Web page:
SEOUL: President Joe Biden and his new South Korean counterpart agreed on Saturday to hold bigger military drills and deploy more US weapons if necessary to deter North Korea, while offering to send COVID-19 vaccines and potentially meet Kim Jong Un.
Biden and Yoon Suk-yeol said their countries’ decades-old alliance needed to develop not only to face North Korean threats but to keep the Indo-Pacific region “free and open” and protect global supply chains.
The two leaders are meeting in Seoul for their first diplomatic engagement since the South Korean president’s inauguration 11 days ago. The encounter between allies was clouded by intelligence showing North Korean leader Kim Jong Un is prepared to conduct nuclear or missile tests.
Yoon had sought more assurances that the United States would boost its deterrence against North Korean threats. In a joint statement, Biden reaffirmed the US. commitment to defend South Korea with nuclear weapons if necessary.
The two sides agreed to consider expanding their combined military drills, which had been scaled back in recent years over COVID-19 and efforts to lower tensions with the North.
The United States also promised to deploy “strategic assets” – which typically include long-range bomber aircraft, missile submarines, or aircraft carriers – if necessary to deter North Korea, according to the statement.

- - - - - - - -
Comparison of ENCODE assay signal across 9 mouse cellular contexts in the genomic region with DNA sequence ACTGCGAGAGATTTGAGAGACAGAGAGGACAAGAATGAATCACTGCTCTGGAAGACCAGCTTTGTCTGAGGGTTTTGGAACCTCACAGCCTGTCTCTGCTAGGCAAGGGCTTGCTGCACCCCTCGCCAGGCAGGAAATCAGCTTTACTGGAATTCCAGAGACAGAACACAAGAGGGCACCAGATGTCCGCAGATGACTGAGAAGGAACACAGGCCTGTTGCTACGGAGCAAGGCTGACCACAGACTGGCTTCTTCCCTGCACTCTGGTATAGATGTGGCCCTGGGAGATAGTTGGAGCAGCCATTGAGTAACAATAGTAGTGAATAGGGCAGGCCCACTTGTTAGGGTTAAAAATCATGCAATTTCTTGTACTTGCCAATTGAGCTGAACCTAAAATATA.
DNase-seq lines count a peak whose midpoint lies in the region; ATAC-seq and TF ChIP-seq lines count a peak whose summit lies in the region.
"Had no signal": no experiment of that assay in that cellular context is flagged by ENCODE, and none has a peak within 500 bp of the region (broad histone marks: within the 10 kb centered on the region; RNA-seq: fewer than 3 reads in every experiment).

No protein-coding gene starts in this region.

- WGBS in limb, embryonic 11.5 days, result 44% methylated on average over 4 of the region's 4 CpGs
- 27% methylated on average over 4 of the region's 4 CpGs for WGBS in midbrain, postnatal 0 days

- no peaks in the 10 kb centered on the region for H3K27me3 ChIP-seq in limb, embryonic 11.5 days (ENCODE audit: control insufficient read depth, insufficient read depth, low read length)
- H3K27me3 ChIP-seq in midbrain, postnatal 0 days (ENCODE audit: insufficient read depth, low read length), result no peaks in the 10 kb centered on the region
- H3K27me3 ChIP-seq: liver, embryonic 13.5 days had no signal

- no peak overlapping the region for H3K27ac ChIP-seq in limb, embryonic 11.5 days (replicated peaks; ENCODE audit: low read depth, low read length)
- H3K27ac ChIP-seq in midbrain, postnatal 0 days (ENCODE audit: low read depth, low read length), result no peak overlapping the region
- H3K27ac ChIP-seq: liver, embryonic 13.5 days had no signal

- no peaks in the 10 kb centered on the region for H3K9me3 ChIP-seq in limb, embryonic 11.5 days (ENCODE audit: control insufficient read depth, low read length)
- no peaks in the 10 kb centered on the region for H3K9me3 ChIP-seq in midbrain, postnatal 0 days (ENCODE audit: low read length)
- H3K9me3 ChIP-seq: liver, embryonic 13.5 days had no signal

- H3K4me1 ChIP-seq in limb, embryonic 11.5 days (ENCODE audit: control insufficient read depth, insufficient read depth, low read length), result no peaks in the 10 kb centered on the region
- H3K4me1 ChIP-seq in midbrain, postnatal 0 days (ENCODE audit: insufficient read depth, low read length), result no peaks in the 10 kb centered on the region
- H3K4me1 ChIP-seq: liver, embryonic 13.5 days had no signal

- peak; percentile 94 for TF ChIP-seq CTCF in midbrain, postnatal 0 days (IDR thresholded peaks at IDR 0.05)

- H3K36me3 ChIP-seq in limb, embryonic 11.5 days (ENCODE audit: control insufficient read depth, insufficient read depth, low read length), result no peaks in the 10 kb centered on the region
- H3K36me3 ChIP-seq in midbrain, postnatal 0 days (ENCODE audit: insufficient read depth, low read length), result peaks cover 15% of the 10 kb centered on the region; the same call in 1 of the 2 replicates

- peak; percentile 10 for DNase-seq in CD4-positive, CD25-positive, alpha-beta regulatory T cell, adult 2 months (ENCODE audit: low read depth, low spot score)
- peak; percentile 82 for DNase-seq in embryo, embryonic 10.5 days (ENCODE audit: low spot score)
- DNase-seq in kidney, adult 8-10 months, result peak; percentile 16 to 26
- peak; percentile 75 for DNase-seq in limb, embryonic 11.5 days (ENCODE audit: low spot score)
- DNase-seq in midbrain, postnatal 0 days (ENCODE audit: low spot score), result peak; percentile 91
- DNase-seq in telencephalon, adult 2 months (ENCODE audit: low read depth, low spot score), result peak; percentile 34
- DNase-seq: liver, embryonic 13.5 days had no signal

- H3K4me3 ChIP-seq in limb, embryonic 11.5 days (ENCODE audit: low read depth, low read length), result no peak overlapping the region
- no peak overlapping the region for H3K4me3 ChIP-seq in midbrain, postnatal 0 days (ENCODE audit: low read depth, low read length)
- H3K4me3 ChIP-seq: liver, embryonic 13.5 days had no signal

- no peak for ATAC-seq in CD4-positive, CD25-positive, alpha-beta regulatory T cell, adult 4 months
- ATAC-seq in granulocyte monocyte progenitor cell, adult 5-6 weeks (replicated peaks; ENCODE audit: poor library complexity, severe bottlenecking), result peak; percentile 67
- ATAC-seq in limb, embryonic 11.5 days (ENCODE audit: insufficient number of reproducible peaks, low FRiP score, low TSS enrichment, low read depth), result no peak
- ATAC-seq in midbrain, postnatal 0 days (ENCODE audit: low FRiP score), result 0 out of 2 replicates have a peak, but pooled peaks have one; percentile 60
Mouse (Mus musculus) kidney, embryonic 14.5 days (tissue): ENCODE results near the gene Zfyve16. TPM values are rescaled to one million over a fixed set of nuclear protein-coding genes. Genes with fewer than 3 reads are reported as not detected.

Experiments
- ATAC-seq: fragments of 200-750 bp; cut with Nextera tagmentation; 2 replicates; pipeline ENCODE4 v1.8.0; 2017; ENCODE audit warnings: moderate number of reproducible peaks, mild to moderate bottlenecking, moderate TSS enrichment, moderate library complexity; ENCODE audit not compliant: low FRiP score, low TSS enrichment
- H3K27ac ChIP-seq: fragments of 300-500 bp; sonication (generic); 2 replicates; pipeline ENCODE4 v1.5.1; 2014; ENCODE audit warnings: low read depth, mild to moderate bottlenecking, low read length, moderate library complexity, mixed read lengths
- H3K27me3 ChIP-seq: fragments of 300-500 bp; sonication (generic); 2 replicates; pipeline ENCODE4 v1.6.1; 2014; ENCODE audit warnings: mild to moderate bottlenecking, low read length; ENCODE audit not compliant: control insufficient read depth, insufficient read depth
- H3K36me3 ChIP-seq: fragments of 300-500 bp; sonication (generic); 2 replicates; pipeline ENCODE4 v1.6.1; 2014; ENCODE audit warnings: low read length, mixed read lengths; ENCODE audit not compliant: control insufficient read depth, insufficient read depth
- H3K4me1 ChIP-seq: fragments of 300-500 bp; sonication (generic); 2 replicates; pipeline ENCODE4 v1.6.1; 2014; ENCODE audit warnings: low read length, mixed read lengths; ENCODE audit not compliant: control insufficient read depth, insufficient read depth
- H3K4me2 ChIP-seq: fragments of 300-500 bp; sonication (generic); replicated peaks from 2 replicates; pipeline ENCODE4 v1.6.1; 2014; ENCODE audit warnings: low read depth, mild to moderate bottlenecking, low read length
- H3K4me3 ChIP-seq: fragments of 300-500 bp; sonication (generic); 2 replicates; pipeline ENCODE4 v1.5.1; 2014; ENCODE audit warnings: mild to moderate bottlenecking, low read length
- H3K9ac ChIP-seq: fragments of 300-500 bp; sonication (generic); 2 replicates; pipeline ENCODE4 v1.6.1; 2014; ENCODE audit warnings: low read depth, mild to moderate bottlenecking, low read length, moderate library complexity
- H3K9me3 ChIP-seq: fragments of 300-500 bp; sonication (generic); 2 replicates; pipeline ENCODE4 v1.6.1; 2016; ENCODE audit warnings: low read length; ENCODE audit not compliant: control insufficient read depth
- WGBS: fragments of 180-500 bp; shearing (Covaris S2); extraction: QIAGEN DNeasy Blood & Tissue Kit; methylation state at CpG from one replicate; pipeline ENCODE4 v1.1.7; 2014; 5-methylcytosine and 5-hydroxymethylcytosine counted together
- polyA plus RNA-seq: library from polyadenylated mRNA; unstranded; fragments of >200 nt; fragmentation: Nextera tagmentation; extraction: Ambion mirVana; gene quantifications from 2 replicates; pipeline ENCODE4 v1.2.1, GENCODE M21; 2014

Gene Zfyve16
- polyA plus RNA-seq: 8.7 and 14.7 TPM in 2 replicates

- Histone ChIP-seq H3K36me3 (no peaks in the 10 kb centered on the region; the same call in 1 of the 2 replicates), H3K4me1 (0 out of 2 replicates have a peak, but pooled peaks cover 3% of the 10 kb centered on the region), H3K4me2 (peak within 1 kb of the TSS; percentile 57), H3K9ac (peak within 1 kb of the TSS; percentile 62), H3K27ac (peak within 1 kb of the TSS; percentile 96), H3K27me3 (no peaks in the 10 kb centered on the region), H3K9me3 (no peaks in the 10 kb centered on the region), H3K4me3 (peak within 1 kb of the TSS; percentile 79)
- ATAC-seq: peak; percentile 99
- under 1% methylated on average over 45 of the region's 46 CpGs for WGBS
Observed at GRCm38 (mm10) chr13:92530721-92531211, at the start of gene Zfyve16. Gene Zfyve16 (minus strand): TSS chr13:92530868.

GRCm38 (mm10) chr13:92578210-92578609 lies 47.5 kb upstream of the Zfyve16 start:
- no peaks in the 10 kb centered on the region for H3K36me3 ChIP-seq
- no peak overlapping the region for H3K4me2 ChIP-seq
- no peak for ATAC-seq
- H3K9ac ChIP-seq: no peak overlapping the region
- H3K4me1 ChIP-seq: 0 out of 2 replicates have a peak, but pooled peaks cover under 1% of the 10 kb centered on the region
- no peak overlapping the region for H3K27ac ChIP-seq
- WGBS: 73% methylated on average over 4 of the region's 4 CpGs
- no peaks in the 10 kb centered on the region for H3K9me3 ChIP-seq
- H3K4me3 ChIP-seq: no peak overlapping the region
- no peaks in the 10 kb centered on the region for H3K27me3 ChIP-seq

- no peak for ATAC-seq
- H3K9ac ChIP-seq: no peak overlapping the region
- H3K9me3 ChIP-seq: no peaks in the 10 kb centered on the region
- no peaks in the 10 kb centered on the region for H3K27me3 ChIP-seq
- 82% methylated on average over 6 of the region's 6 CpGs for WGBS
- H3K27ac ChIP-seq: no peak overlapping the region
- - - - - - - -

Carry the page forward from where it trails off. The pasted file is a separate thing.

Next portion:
Both leaders said they were committed to denuclearizing North Korea and were open to diplomacy with Pyongyang.
He said Washington had offered COVID-19 vaccines to China and North Korea, which is combating its first acknowledged outbreak. “We’ve got no response,” Biden said.
North Korea reported more than 200,000 new patients suffering from fever for a fifth consecutive day on Saturday, but the country has little in the way of vaccines or modern treatment for the pandemic.
The US-South Korea alliance, which dates to the 1950-1953 Korean War, must further develop to keep the Indo-Pacific “free and open”, Biden said.
He said the alliance was built on opposition to changing borders by force, an apparent reference to Russia’s war in Ukraine and China’s claims over Taiwan.
When asked by reporters about possible reactions from Beijing, Yoon’s national security advisor Kim Sung-han said those issues were directly linked with South Korea’s national interests, as its ships use the routes.
“So I think there would be little room for Chinese retaliation or misunderstandings about this,” he said.
Changes in international trade and supply chains gave new impetus for the United States and South Korea to deepen their relationship, Yoon said, calling for cooperation on electric batteries and semiconductors. (Int’l Monitoring Desk)